2.2.1. Money Lending Business Act

Article 2(1) Money Lending Business Act defines money lending business as the business of lending money (including the provision of funds by discounted bills, the sale of mortgages, or similar methods) or acting as an intermediary for the lending of money. Businesses engaging in money lending services must register with the Financial Services Agency (FSA) (Article 3(1) Money Lending Act).

Since Axies neither constitute money nor a currency-denominated asset, the lending of Axies does not fall under the Money Lending Business Act. It is therefore not necessary to register with the FSA.

2.2.2. FIEA

The FIEA applies to a wide range of financial instruments and provides a comprehensive registration regime for businesses engaging in financial instruments services (Article 2(8) FIEA). According to Article 29 FIEA, businesses providing financial instruments services must generally register as a financial instruments business operator (FIBO) with the FSA. This also applies to those soliciting the offer to sell rights in a partnership or silent partnership. Both are generally considered collective investment schemes under the FIEA (Article 2(2)(v) FIEA).

Axies do, however, not fall under the category of money or money equivalent as specified in Article 2(2)(v) FIEA, Article 1-3 FIEA Enforcement Order, and Article 5 FIEA Definitions Ordinance. Even where the owner of NFTs contributes his NFTs to the partnership or the silent partnership, the FIEA does therefore not apply.

2.3. Regulatory Considerations concerning YGG’s Activities

2.3.1. Scholarship Brokerage

Since NFTs do not constitute money or currency-denominated assets (see item 2.2.1 above), the brokerage of scholarships does not constitute an intermediary service for money lending and is therefore not regulated.

2.3.2. YGG Tokens

On August 19, 2021, YGG announced that it had raised USD 4.6 million from a16z and other major venture capital firms. In exchange for their investment a16z and the other investors received YGG tokens. The tokens allow them to participate in the revenues generated by the YGG. Assuming the tokens were sold to investors in Japan, it is highly likely that they would qualify as rights in a collective investment scheme under Article 2(2)(v) FIEA – and given the tokenization of those rights – as electronically recorded transfer rights (Article 2(3) FIEA). In order to offer electronically recorded transfer rights to the public, it is generally necessary to file a prospectus and to register as a type II FIBO (Articles 28(2)(i), 2(8)(vii), 29 FIEA). Where the rights are only offered to qualified institutional investors a notification under Article 63 FIEA is sufficient.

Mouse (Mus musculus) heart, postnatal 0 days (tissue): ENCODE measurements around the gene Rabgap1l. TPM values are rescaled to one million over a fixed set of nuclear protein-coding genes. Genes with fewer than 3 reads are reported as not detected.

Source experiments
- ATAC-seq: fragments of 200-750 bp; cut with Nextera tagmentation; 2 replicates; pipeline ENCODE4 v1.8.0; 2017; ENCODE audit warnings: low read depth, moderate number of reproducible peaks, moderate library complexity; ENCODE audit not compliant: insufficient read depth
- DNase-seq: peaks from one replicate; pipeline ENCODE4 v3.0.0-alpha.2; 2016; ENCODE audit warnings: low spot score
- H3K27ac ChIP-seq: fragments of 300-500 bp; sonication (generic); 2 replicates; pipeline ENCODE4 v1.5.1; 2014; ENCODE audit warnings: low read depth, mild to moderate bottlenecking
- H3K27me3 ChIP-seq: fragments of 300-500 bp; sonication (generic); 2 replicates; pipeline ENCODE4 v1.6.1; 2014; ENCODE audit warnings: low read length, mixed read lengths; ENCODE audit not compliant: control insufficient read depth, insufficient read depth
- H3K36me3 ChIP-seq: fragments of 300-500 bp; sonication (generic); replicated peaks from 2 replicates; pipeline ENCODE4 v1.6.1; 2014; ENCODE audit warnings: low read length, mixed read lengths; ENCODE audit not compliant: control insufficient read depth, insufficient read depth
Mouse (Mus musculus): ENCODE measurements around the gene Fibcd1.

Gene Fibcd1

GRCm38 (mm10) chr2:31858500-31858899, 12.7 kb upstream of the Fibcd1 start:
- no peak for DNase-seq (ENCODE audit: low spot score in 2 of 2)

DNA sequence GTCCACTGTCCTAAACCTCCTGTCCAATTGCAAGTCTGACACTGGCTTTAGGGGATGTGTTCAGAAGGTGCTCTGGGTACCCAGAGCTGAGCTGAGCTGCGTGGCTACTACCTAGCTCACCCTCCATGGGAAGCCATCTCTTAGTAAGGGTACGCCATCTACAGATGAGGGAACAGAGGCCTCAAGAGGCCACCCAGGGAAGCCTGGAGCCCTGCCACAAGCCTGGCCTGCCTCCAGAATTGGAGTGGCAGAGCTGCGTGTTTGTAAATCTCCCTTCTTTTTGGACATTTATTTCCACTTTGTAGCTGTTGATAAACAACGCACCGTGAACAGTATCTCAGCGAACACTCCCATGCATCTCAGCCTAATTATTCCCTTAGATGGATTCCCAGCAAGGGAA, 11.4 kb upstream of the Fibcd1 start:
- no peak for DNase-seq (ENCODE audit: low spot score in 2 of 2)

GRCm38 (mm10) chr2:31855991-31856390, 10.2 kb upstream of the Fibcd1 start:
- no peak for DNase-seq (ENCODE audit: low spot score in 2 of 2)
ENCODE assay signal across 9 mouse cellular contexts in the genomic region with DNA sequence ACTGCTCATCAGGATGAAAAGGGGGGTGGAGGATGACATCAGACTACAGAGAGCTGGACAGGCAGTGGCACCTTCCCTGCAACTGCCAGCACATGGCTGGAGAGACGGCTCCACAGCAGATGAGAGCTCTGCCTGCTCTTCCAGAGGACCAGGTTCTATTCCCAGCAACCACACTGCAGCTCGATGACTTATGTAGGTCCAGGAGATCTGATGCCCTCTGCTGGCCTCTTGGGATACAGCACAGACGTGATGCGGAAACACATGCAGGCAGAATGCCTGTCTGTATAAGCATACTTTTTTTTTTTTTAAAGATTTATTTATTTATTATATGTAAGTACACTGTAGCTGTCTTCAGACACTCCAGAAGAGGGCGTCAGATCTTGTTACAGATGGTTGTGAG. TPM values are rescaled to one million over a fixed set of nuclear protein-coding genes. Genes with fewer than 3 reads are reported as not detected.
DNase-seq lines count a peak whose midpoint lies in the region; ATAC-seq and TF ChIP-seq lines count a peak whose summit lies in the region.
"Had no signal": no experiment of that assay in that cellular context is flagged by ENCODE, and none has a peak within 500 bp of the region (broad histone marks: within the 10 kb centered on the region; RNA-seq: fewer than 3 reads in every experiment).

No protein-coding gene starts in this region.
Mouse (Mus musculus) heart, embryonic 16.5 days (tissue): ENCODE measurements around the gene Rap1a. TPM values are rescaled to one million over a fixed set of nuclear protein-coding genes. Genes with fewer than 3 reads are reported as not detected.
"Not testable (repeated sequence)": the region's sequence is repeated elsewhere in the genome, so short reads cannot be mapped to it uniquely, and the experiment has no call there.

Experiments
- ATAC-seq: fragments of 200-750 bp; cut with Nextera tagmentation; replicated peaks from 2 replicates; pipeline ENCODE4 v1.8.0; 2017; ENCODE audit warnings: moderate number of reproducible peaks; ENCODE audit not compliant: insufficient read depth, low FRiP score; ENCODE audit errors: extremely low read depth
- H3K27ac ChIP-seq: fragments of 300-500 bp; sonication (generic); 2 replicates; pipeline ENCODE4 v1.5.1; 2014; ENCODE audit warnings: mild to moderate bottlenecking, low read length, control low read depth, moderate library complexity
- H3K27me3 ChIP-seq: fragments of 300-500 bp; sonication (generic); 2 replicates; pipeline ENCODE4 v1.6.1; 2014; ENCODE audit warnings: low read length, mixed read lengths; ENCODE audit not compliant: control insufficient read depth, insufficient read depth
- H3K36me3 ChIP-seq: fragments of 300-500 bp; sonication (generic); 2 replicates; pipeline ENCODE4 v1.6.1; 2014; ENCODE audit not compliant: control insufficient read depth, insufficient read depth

If the solicitation is, however, performed by a DAO with a sufficient degree of decentralization, the solicitation falls outside the scope of the FIEA as there is no eligible intermediary that could be regulated. As YGG is still managed by the core team, this degree of decentralization has most likely not been achieved yet.

Finally, it should be noted that collective investing schemes investing in NFTs are not subject to disclosure obligations under Article 4 FIEA, as NFTs do not constitute securities.

2.3.3. Investment in NFTs

A fund investing exclusively in NFTs does not invest “in securities or in rights connected with derivatives transactions, based on investment decisions that are grounded in an analysis of values of financial instruments” as stipulated in Article 2(8)(xii) FIEA. It is therefore unlikely that the investment management regulations apply to the investment manager (Article 28(4)(i) FIEA).

As NFTs are further not considered crypto assets within the meaning of Article 2(7) Payment Services Act, the buying and selling of NFTs for investment purposes does not constitute a crypto asset exchange business. It is therefore not necessary to register as a crypto asset exchange service provider.


This post is for discussion only. The content of this post has not been confirmed by the relevant authorities or organizations mentioned in the post but merely reflects a reasonable interpretation of their statements. The interpretation of the laws and regulations reflects our current understanding and may therefore change in the future.
This post does not recommend the use of or investment in NFTs, scholarships, or any other tokens or projects.
Axie Infinity and Yield Guild Games are only used for illustrative purposes. Given the format of the post, not all details of the game mechanics and token design have been considered comprehensively, so that the results of the assessment may deviate from the results by the regulator, or a legal opinion prepared by us or another law firm. By no means, the explanations should be understood as a legal opinion. If you need legal advice on a similar project, please free to contact us or consult with your lawyer.